Stone Fonua (transcribed from phone interview)
Occupation: Retired police officer.
As the Salt Lake Valley continues its booming growth, what are your solutions for affordable housing, preserving community character and creating a high quality of life for city residents?
My take, and I’ll use it on all your questions, teaching people how to fund themselves. So you don’t live payday to payday.
[Fonua has a plan, in which South Jordan residents who make less than $250,000 a year, would pay a monthly sum of money to the government. The city would then be in charge of making payments for their housing, auto loans and health insurance. A single person would pay $750 for access to these services, Fonua said.]
Housing, it’s got to be included. Everything that I’m doing is included in the funding. The reason I’m doing it in South Jordan, is because I need a pilot program. Once you pilot a program, everybody can use it. Funding for everything, then there’ll be no more deadbeat dads. No more poverty, there’ll be no more homeless, there’ll be no more repossessions of homes. No more repossessions of cars. The funding I’m doing is actually going to wipe all that stuff out.
Besides affordable housing, what are the two biggest challenges facing the city in the next four years, and what are some specific programs or policy changes you will introduce to solve them?
I’d like to introduce that any immigrants or anyone who comes into my city have to take anger management. We got to have that for any immigrant that wants to come live in South Jordan. Don’t bring your anger issues, don’t bring your illegal stuff. Go by the books. Because most people who come in here think they’re entitled to something. You’re not entitled, dude, you’re entitled to living peacefully, helping the community, the children, we don’t need any of that anger and being upset. Because I’m going to have a program that teaches children how to be kind to one another.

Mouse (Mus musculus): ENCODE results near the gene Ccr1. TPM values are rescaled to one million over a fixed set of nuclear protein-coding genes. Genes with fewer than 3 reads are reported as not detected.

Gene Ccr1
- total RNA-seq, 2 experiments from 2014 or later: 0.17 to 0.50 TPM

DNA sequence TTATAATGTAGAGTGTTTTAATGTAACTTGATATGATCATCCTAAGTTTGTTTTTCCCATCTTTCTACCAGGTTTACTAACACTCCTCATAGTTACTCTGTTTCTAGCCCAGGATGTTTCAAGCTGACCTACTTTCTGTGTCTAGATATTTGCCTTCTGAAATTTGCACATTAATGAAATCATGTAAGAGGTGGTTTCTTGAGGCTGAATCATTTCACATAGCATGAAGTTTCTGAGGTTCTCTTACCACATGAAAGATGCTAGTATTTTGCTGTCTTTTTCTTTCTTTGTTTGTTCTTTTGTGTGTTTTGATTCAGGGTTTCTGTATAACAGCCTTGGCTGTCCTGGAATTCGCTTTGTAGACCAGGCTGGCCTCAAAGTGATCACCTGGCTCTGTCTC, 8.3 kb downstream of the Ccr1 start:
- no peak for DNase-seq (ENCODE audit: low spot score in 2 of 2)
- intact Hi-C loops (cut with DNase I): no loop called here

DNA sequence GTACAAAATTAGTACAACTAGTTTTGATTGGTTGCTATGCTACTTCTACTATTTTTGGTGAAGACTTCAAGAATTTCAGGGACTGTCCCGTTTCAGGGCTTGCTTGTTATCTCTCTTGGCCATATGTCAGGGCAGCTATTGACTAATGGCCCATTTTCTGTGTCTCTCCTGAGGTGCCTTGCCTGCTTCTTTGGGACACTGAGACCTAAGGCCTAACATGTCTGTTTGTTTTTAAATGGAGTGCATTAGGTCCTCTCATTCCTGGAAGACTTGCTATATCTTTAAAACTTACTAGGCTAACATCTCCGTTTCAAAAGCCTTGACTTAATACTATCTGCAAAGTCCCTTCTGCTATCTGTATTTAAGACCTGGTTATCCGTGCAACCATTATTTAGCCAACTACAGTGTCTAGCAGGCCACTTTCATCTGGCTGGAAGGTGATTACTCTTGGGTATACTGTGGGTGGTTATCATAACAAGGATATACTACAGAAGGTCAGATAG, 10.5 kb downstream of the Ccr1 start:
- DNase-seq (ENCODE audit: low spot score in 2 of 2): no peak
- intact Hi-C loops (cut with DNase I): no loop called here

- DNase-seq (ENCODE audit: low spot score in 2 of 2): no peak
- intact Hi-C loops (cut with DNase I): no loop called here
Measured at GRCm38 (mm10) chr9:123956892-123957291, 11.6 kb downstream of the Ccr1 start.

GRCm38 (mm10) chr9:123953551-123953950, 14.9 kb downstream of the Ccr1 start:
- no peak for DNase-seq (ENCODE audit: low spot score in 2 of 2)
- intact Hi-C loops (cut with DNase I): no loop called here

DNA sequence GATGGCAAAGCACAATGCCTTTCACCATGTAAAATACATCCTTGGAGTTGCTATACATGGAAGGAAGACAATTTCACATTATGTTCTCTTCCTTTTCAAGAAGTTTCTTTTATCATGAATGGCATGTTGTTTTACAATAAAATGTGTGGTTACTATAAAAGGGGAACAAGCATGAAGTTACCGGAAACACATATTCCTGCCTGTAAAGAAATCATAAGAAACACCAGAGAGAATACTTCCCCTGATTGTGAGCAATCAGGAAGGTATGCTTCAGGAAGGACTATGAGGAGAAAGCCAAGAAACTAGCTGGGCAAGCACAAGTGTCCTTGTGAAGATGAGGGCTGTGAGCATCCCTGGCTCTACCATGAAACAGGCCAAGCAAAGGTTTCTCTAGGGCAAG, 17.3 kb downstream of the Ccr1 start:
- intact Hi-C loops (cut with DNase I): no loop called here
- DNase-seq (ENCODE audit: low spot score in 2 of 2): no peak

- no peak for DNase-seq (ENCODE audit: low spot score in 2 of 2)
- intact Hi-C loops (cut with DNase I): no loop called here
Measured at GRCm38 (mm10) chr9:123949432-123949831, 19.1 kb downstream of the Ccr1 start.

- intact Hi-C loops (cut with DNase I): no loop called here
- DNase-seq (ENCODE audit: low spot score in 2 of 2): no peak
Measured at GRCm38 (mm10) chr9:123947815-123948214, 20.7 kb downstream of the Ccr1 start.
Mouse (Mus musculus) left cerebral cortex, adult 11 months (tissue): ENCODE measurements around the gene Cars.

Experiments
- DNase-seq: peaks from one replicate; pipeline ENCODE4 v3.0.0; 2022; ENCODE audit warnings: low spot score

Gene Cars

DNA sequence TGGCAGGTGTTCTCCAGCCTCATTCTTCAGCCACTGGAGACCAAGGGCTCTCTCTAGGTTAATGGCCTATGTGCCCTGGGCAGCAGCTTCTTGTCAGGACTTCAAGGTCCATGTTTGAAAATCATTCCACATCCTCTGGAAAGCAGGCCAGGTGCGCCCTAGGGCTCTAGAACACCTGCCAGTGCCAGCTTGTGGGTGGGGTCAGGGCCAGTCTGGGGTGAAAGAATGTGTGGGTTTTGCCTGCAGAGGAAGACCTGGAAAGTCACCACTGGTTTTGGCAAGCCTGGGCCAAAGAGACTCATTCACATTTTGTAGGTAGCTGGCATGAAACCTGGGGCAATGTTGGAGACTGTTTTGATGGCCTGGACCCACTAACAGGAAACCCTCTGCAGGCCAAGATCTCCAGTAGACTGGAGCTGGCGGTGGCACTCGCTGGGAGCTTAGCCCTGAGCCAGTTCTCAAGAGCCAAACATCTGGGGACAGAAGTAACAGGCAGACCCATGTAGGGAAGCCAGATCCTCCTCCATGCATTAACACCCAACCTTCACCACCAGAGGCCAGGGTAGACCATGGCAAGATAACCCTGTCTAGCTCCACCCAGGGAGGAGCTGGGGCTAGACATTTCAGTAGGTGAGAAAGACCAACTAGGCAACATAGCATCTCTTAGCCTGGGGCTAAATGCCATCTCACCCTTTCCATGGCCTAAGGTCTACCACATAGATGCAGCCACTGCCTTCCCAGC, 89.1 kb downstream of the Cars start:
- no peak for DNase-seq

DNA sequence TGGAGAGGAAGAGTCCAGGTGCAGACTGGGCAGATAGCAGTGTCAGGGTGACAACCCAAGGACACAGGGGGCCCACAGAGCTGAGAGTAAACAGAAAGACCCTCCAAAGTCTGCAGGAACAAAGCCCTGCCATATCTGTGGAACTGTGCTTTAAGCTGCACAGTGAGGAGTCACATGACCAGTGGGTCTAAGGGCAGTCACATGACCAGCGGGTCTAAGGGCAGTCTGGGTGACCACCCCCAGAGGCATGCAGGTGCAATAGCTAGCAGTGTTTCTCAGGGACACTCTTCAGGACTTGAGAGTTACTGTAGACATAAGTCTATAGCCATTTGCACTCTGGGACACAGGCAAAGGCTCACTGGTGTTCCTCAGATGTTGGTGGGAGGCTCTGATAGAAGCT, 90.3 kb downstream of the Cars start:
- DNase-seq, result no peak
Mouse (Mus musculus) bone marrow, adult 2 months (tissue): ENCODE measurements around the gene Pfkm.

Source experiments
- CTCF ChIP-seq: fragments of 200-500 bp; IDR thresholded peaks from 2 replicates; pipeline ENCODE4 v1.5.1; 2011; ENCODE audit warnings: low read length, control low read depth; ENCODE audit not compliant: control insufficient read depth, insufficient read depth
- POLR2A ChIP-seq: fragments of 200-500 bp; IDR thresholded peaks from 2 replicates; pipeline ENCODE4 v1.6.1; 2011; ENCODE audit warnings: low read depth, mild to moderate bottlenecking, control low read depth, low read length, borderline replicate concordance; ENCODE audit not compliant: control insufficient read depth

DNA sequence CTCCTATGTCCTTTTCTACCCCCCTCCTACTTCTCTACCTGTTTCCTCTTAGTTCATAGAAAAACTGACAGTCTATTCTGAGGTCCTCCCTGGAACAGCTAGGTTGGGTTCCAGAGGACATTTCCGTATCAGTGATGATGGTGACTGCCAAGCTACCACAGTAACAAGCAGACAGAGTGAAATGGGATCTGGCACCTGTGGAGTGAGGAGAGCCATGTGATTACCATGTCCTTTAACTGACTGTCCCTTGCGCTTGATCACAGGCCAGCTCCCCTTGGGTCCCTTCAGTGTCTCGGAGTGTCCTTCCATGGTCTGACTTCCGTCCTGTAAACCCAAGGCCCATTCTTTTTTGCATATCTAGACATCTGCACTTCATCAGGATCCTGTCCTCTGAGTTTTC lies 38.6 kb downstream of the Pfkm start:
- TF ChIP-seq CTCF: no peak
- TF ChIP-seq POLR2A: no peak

[Another challenge is] Education. Number one. That’s why my kids and my grandkids are doing so well. Because of the education that we receive.
What are your ideas for investing federal pandemic aid in the city, including funds left over from the Coronavirus Aid, Relief and Economic Security Act (CARES) Act as well as funds from the American Rescue Plan Act?
Like I said before, I’m going to do funding without using taxpayers’ money. So you don’t have to worry about any funding from the federal government, any funding from the state, any funding from anywhere. If people learn to fund themselves, you don’t need credit, you don’t need credit scores, you don’t need any of that stuff. Because that’s what suppressed people from trying to get ahead. [...] The CARES Act, if people learn how to fund themselves, they really won’t need the CARES Act.
What is a fun or unique fact about you?
I’m all about family, my kids, and my grandkids. I’m all about them. I want to leave them something. It’d be fun for me to see this program work.
Dawn R. Ramsey
City Council candidates